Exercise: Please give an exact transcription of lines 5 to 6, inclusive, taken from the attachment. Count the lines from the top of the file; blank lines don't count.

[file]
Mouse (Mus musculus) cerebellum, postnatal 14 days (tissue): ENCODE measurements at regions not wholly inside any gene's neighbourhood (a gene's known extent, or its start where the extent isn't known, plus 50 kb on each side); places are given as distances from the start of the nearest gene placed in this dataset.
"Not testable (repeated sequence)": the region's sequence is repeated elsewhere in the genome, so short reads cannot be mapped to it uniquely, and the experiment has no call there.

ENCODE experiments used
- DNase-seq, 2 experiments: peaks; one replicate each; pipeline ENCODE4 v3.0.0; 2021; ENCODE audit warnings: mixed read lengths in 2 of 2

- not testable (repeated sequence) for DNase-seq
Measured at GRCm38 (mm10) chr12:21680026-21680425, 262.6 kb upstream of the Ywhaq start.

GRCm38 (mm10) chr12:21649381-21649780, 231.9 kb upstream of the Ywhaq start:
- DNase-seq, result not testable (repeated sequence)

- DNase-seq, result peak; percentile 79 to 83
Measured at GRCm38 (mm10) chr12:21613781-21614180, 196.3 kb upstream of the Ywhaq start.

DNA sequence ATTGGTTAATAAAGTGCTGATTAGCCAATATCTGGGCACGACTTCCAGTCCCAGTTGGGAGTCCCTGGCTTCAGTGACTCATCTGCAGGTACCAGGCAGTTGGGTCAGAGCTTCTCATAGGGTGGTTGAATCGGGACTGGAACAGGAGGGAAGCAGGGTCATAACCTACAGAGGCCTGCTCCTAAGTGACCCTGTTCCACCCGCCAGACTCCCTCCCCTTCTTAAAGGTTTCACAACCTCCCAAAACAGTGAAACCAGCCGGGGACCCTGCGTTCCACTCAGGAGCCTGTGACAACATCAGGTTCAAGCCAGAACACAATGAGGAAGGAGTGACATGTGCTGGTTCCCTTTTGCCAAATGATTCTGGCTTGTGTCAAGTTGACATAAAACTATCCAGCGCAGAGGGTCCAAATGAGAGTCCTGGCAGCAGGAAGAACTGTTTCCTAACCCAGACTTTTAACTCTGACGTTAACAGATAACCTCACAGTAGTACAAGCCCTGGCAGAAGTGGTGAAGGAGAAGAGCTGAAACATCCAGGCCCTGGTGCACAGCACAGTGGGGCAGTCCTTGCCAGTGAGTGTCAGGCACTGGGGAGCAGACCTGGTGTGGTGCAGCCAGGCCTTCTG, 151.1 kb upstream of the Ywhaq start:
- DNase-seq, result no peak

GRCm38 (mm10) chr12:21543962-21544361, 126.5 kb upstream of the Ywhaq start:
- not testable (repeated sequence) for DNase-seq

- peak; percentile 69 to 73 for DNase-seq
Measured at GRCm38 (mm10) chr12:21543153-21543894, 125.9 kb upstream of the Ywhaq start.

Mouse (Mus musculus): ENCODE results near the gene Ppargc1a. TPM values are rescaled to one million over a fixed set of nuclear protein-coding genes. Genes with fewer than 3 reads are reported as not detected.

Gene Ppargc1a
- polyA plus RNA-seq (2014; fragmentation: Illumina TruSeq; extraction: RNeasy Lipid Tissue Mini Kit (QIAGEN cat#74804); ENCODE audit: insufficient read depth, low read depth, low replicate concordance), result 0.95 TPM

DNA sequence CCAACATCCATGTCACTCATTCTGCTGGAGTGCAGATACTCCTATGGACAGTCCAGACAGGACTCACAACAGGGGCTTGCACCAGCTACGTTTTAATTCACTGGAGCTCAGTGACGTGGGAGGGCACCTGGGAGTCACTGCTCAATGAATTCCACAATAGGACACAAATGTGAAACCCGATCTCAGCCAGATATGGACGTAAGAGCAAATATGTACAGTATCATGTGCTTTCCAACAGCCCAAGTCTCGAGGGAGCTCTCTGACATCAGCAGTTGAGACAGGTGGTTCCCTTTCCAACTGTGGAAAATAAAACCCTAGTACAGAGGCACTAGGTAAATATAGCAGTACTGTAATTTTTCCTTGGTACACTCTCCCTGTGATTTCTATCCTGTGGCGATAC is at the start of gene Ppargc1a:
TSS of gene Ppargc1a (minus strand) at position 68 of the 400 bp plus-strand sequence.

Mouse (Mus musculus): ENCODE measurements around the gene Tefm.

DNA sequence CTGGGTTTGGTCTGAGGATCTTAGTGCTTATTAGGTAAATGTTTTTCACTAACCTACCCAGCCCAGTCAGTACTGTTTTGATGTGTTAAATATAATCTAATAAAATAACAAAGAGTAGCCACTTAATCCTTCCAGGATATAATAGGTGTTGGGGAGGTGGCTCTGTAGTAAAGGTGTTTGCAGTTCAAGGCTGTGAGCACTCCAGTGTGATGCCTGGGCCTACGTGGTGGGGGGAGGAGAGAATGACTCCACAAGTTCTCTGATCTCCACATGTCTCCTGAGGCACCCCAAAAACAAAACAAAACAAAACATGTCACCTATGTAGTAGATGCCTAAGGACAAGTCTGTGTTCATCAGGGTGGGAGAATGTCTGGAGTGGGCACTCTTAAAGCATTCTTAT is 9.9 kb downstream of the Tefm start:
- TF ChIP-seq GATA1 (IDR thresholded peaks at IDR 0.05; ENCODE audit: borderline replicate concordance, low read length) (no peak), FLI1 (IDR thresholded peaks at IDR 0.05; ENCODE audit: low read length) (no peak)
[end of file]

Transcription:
- not testable (repeated sequence) for DNase-seq
Measured at GRCm38 (mm10) chr12:21680026-21680425, 262.6 kb upstream of the Ywhaq start.